Last week I argued in this space that some advocates of anti-ISIS intervention in Iraq actually seem more interested in fighting Iran and Syria, which are themselves fighting ISIS.
As if on cue, a BuzzFeed headline blared: “Washington foreign policy hands make the case for the unthinkable: an alliance with Assad.” The subhead described this as “Revenge of the realists.”
“The proposal poses deep moral and political problems for the Obama administration, which has compared Assad’s slaughter of his own people to the Holocaust,” wrote Rosie Gray on the first anniversary of the Syrian regime’s chemical weapons attack on Ghouta.
That event nearly led to a U.S. bombing campaign against Bashar Assad in Syria, which Secretary of State John Kerry sold as an “unbelievably small” war. Congress, the American people, and the British Parliament all had other ideas and the war was quietly dropped.
Assad is indeed murderous and brutal. Those who are reluctant to bury the hatchet with the dictator are at least more consistent than the relative hawks in the Obama administration who wanted to bomb one side of the Syrian conflict a year ago and wish to bomb another side now.
If deeper involvement in Iraq requires even a de facto alliance with Syria or Iran under their present governments, that is yet another argument for caution and restraint. Perhaps it is best to let them all fight each other.
Yet it is difficult to disagree with career diplomat Ryan Crocker—a man praised by General Petraeus and given the Presidential Medal of Freedom by George W. Bush, hardly a reflexive dove—that Syria is a “lesser evil” than ISIS.
Crocker, William Luers, and Thomas Pickering have written, “It makes no sense for the West to support a war against Assad as well as a war against the Islamic State.” Unfortunately, that is precisely the war of all against all some neoconservatives and liberal hawks seem to want.
The United States allied with Stalin’s Soviet Union to win World War II. Nixon made overtures to Mao’s China, capitalizing on a Sino-Soviet split that helped the West win the Cold War. Many conservatives were critical at the time, as these regimes joined Hitler’s Nazi Germany (with whom Stalin once signed a nonaggression pact) as the great mass murderers of the twentieth century.
Contrary to the BuzzFeed headline, few foreign-policy experts want a full operational alliance with Syria or Iran. Some have called for what Crocker, Luers, and Pickering have described as “mutually informed parallel action” against ISIS. Others have merely suggested the U.S. not destabilize ISIS’s enemies in the region, while the al-Qaeda offshoot is beheading American journalists and terrorizing religious minorities in Iraq.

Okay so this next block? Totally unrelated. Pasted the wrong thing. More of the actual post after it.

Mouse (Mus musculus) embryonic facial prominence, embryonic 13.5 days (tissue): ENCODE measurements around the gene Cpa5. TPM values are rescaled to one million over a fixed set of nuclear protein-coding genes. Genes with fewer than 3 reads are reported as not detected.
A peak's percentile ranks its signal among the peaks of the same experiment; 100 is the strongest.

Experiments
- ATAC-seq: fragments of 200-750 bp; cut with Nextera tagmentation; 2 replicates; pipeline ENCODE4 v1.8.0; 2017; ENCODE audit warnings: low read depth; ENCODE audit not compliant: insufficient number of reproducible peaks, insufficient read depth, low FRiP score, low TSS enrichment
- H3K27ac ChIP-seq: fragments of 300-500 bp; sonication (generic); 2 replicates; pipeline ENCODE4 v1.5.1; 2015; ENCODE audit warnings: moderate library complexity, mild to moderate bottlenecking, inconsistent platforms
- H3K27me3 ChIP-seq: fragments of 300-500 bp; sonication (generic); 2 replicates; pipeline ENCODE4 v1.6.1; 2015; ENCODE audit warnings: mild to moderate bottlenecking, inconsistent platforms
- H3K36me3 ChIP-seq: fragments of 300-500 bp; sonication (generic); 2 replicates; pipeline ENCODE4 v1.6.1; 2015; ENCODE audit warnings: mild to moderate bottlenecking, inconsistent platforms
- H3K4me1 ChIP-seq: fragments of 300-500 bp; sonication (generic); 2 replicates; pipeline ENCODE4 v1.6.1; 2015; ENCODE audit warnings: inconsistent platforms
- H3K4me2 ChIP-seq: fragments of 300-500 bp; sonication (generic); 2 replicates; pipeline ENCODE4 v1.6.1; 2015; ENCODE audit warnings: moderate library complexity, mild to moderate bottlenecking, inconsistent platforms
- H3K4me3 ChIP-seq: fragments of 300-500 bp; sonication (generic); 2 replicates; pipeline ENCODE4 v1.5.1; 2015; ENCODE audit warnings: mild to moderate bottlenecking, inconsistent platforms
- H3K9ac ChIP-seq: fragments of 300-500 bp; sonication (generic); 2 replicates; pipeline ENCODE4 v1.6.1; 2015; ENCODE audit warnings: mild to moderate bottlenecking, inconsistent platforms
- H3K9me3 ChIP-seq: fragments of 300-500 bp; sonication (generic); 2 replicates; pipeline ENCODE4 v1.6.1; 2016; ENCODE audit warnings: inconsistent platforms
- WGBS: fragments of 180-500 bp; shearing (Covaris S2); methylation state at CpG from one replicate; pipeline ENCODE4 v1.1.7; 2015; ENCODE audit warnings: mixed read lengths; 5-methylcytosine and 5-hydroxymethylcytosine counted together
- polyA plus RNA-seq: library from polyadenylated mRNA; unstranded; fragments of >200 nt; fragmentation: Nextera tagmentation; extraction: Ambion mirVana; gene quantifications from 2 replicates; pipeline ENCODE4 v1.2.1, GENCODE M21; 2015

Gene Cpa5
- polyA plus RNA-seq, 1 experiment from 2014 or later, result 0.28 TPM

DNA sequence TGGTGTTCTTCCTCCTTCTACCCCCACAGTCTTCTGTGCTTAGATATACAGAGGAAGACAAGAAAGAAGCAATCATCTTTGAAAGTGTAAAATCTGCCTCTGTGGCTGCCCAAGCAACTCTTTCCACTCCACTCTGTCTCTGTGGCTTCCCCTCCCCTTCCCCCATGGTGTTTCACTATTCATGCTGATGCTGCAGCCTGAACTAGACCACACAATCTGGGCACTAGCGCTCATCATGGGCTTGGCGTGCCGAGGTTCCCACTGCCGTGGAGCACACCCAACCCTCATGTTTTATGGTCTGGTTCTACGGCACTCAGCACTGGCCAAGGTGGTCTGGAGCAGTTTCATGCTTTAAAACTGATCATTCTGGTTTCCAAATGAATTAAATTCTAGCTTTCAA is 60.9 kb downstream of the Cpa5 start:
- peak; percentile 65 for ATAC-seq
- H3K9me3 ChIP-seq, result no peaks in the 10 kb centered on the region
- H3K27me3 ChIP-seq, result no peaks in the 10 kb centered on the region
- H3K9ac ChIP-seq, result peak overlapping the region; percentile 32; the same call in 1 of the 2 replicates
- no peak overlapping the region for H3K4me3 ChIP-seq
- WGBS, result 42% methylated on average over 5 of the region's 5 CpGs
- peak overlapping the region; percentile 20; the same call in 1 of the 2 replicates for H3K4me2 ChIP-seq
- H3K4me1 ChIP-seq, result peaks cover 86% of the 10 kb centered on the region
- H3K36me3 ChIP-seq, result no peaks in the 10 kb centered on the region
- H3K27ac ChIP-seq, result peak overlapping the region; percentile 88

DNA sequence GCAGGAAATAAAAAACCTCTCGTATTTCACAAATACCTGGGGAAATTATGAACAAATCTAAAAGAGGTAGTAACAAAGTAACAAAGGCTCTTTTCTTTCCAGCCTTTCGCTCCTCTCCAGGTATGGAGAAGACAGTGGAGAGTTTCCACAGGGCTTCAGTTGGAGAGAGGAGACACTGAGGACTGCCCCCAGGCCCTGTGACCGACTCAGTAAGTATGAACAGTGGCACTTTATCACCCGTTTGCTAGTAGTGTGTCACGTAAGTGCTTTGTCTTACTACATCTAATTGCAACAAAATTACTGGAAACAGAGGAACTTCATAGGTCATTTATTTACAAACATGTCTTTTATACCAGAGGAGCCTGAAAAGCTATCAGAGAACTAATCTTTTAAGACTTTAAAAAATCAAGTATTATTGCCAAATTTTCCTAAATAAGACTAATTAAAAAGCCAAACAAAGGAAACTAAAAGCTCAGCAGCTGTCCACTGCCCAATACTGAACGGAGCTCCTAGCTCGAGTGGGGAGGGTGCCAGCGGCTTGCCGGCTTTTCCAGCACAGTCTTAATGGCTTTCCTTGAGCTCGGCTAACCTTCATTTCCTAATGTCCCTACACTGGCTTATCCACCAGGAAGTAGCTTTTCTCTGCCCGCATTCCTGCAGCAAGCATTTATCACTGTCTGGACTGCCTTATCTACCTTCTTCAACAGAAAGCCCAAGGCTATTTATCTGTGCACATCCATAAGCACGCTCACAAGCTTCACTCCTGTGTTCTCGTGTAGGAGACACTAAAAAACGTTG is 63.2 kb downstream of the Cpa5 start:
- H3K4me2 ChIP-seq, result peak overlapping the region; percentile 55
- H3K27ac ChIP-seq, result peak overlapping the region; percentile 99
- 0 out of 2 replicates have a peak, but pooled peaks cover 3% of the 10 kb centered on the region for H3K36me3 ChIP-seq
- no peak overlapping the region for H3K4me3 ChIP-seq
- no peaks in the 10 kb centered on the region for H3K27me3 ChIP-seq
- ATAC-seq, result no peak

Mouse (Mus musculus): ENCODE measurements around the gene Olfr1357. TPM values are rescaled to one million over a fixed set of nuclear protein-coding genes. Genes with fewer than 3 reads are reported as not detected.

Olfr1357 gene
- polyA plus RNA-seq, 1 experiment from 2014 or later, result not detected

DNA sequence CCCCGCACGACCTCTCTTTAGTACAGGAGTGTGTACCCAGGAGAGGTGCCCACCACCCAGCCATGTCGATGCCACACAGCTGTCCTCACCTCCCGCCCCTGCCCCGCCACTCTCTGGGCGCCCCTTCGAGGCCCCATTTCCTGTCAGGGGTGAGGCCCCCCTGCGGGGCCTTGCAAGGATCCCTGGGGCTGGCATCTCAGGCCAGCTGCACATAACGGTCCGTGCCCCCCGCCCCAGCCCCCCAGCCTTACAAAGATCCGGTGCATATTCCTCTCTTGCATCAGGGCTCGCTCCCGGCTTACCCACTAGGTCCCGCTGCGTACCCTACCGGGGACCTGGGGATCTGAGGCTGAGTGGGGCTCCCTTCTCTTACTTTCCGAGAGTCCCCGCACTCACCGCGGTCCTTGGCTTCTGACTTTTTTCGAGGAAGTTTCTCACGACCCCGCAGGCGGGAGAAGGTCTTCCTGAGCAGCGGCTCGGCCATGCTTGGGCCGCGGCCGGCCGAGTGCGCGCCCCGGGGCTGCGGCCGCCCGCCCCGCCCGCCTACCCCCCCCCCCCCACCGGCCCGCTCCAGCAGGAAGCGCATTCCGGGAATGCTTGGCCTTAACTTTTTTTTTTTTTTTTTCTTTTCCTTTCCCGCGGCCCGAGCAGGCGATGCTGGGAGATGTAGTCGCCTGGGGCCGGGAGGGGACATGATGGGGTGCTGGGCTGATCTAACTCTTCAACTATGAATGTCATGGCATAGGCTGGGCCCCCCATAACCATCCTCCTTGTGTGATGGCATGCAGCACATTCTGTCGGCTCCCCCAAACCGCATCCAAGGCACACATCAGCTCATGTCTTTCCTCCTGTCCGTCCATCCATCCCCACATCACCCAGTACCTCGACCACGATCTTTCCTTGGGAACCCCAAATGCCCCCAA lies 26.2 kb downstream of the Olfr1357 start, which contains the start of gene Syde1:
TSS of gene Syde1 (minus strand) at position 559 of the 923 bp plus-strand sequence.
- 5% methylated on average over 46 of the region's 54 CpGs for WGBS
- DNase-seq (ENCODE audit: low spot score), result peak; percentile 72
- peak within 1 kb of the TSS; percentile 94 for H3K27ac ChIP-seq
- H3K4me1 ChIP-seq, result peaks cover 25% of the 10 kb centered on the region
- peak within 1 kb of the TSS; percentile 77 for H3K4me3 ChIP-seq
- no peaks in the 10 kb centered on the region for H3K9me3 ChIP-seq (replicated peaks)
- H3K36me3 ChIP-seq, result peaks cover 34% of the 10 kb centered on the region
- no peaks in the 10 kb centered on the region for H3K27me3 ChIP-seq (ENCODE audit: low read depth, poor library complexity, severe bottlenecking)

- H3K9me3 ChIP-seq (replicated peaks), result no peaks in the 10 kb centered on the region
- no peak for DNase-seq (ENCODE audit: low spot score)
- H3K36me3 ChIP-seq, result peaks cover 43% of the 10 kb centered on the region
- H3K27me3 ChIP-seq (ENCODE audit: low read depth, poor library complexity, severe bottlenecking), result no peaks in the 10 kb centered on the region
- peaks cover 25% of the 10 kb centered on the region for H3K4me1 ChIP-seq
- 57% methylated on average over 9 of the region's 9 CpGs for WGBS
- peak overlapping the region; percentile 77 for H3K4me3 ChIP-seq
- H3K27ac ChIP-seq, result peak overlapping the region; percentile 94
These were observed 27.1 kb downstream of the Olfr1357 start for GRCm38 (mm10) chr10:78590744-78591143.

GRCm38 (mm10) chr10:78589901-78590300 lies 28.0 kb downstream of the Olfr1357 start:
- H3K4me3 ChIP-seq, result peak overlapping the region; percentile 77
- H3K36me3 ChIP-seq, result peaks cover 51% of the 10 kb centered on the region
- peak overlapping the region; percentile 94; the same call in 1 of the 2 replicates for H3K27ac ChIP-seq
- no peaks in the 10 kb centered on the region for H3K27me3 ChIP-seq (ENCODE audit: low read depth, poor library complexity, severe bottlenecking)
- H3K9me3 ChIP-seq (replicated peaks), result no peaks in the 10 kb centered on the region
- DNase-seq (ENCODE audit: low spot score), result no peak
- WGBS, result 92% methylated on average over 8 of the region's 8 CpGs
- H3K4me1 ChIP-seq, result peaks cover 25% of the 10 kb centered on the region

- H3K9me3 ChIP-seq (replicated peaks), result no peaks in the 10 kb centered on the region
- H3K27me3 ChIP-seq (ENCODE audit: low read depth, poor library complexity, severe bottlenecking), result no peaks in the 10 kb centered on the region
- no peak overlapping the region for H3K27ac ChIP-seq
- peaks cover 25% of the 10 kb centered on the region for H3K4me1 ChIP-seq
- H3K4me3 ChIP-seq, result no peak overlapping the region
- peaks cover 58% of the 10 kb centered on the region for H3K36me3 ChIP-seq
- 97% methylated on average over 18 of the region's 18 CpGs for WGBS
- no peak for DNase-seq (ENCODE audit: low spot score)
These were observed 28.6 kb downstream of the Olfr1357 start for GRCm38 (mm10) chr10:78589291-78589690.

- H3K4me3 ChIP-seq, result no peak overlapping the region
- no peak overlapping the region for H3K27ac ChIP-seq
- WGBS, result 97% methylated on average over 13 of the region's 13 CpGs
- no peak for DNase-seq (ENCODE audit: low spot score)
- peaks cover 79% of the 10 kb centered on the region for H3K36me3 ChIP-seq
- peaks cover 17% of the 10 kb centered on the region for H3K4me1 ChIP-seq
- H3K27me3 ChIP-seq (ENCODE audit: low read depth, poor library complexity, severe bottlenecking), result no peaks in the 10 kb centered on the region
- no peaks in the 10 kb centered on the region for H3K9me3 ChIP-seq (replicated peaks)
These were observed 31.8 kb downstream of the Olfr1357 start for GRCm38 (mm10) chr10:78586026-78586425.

Even without any practical cooperation, it is hard to see how Syria and Iran wouldn’t to some extent be beneficiaries of any successful military action against ISIS. But for all the tyranny and terror ties of those regimes, ISIS is most directly the progeny of those who toppled with twin towers and attacked the United States on 9/11. After more than a decade at war in Afghanistan in response to the Taliban providing a safe haven for Osama bin Laden, wouldn’t an ISIS state in parts of Iraq and Syria be a worse outcome?
In fact, the push for a wider war is a replay of the aftermath of 9/11, when hawks sought to make invading Iraq a higher priority than eliminating al-Qaeda and those who actually attacked America. Foreign-policy voices who point out these contradictions, especially on the right, can expect to be marginalized as pawns of Putin, Assad, and the ayatollahs where they can’t be coopted, much like Colin Powell’s State Department.
Whatever happens for the rest of the Obama administration, that will leave Democratic frontrunner Hillary Clinton and most of the Republican presidential field trying to out-hawk each other on the region.
For Washington doesn’t seem to have learned very much from what went wrong in Iraq, preferring to believe all problems were fixed by the surge and only returned when the combat troops withdrew. But if public opinion polls are to be believed, many Americans across the political spectrum have taken a different lesson, one that teaches selectiveness and caution about intervening abroad.
Can the voters force their elected leaders to pick their battles?
W. James Antle III is editor of the Daily Caller News Foundation and author of Devouring Freedom: Can Big Government Ever Be Stopped?